Advertisement

SRSnF: A Strategy for Secured Routing in Spray and Focus Routing Protocol for DTN

  • Sujoy Saha
  • Rohit Verma
  • Satadal Sengupta
  • Vineet Mishra
  • Subrata Nandi
Part of the Advances in Intelligent Systems and Computing book series (AISC, volume 176)

Abstract

This paper deals with the aspect of security in Delay Tolerant Networks (DTN). DTNs are characterized with decentralized control. Network performance and trustworthiness of transmitted information in DTNs depend upon the level of co-operation among participating nodes. As a result, DTNs are vulnerable towards untoward activities arising out of node selfishness as well as malicious intentions. In this paper, we limit our focus to the Black Hole Denial-of-Service attack. We develop a table-based strategy to record network history and use this information to detect discrepancies in the behavior of nodes, followed by elimination of those detected as malicious. We explain our detection mechanism considering Spray & Focus routing protocol as the representative routing scheme. The detection mechanism has been described in detail with examples pertaining to various case scenarios. Furthermore, we study the effect of variation of various parameters on detection efficiency and message transmission through simulation results.

Preview

Unable to display preview. Download preview PDF.

Unable to display preview. Download preview PDF.

References

  1. 1.
    Fall, K.: A Delay Tolerant Network Architecture for Challenged Internets. In: Proc. ACM SIGCOMM, pp. 27–34 (2003)Google Scholar
  2. 2.
    Spyropoulos, T., et al.: Spray & Focus: Efficient Mobility-Assisted Routing For Heterogeneous & Correlated Mobility. In: Proc. Fifth IEEE PERCOM Workshops 2007 (2007)Google Scholar
  3. 3.
    Lindgreny: Probabilistic Routing in Intermittently Connected Networks. In: Proc. ACM SIGMOBILE Mobile Computing & Communications Review, vol. 7 (July 2003)Google Scholar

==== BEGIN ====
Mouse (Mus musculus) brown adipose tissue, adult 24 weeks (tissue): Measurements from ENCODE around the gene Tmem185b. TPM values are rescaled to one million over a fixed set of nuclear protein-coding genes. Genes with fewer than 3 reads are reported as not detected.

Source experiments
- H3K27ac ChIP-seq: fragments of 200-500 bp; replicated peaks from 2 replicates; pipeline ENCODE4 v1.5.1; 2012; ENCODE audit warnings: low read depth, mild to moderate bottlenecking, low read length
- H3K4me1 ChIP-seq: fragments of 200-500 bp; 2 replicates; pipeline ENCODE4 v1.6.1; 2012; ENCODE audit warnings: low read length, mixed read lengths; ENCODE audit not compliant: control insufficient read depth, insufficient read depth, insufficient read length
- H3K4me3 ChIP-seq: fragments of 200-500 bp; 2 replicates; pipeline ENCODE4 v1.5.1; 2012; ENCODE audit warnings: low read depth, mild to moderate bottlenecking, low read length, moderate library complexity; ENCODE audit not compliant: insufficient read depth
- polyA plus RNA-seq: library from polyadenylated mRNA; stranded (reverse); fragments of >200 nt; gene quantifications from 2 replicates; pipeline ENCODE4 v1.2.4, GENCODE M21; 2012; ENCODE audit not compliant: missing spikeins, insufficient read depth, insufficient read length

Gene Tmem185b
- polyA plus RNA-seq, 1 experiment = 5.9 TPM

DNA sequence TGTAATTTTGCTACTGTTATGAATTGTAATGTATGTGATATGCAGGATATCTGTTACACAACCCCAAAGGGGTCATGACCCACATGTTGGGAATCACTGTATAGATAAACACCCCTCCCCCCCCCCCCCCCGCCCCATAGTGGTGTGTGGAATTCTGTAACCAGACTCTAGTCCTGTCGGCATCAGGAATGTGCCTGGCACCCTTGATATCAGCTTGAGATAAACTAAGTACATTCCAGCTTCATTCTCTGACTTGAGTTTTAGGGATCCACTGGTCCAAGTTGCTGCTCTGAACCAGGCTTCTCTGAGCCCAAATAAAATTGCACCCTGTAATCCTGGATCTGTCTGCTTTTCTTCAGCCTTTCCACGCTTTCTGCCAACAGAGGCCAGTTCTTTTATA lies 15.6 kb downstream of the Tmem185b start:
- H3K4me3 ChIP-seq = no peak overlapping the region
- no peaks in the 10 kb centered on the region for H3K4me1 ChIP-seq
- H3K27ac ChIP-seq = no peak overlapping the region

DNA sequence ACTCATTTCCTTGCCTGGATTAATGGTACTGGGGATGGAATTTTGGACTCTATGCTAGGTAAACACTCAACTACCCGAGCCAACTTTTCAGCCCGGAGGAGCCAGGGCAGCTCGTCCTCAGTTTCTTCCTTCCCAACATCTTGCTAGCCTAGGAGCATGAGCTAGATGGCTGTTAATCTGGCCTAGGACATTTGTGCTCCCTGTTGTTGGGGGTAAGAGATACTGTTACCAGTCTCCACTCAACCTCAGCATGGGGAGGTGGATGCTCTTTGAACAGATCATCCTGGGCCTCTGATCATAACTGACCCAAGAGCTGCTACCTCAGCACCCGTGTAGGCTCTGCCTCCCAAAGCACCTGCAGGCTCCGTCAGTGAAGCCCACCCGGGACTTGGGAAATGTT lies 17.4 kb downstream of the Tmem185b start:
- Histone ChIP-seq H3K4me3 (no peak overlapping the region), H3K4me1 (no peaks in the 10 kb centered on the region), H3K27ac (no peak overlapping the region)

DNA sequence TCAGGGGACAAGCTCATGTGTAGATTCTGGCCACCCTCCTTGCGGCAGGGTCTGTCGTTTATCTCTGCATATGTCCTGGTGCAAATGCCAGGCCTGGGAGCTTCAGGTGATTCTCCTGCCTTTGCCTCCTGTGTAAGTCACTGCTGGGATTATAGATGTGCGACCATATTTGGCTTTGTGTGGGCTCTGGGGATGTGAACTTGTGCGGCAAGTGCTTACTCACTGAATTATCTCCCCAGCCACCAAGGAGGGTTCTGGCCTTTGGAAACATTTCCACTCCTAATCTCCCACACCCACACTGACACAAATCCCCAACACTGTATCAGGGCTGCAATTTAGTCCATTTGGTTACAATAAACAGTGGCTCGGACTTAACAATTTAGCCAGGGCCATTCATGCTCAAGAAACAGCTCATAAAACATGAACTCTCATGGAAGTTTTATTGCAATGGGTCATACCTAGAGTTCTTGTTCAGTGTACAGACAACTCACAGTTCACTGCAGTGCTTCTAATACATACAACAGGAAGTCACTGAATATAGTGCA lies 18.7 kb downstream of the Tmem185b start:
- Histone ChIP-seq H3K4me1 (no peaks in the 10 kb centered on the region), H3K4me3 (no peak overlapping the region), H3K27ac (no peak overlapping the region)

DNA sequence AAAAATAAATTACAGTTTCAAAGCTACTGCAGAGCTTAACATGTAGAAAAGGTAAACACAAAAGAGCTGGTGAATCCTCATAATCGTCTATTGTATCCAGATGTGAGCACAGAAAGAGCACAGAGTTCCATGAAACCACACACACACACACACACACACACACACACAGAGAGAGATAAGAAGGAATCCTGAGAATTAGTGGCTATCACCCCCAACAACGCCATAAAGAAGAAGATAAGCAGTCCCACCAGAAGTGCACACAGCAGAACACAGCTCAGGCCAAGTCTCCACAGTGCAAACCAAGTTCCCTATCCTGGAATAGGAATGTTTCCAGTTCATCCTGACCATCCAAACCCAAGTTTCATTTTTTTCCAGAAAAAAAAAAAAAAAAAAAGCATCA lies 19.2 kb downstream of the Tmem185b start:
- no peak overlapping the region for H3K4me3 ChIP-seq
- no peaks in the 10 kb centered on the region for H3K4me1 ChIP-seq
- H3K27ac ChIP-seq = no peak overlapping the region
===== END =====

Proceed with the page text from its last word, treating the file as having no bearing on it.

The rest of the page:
4. 4.
    Burgess, J., et al.: Maxprop: Routing for vehicle-based disruption-tolerant networking. In: Proc. INFOCOM (April 2006)Google Scholar
  5. 5.
    Kernen, et al.: The ONE Simulator for DTN Protocol Evaluation. In: Proc. of the 2nd Int‘l Conf. on Simulation Tools & Techniques, Simutools 2009, Belgium (2009)Google Scholar
  6. 6.
    Chuah, M., et al.: A Ferry based Intrusion Detection Scheme for Sparsely Connected Ad Hoc Networks. In: Proc. MOBIQUITOUS (August 2007)Google Scholar
  7. 7.
    Ren, Y., et al.: MUTON: Detecting Malicious Nodes in Disruption-Tolerant Networks. In: Proc. IEEE WCNC (2010)Google Scholar
  8. 8.
    Li, F., et al.: Thwarting Blackhole Attacks in Distruption-Tolerant Networks using Encounter Tickets. In: Proc. INFOCOM (2009)Google Scholar
  9. 9.
    Ren, Y., et al.: Detecting Blackhole Attacks in Disruption-Tolerant Networks through Packet Exchange Recording. In: Proc. IEEE WoWMoM (2010)Google Scholar
  10. 10.
    Zhu, H., et al.: SMART: A Secure Multilayer Credit-Based Incentive Scheme for Delay-Tolerant Networks. IEEE Trans. on Vehicular Tech. 58 (October 2009)Google Scholar
  11. 11.
    Lu, R., et al.: Pi: A Practical Incentive Protocol for Delay Tolerant Networks. IEEE Trans. on Wireless Communications 9(4) (April 2010)Google Scholar
  12. 12.
    Li, Q., et al.: Routing in Socially Selfish Delay Tolerant Networks. In: Proc. of INFOCOM, pp. 857–865 (2010)Google Scholar
  13. 13.
    Ning, T., et al.: Incentive-Aware Data Dissemination in Delay-Tolerant Mobile Networks. In: Proc. of SECON (2011)Google Scholar
  14. 14.
    Saha, S., et al.: Secured Routing in DTNs: Threats & Counter-measures. In: Ph.D. Forum, ICDCN (2011)Google Scholar

Copyright information

© Springer-Verlag Berlin Heidelberg 2012

Authors and Affiliations

  • Sujoy Saha
    • 1
  • Rohit Verma
    • 1
  • Satadal Sengupta
    • 1
  • Vineet Mishra
    • 2
  • Subrata Nandi
    • 1
  1. 1.Dept. of Computer Science & EngineeringNational Institute of TechnologyDurgapurIndia
  2. 2.Dept. of Computer ApplicationsNational Institute of TechnologyDurgapurIndia

Personalised recommendations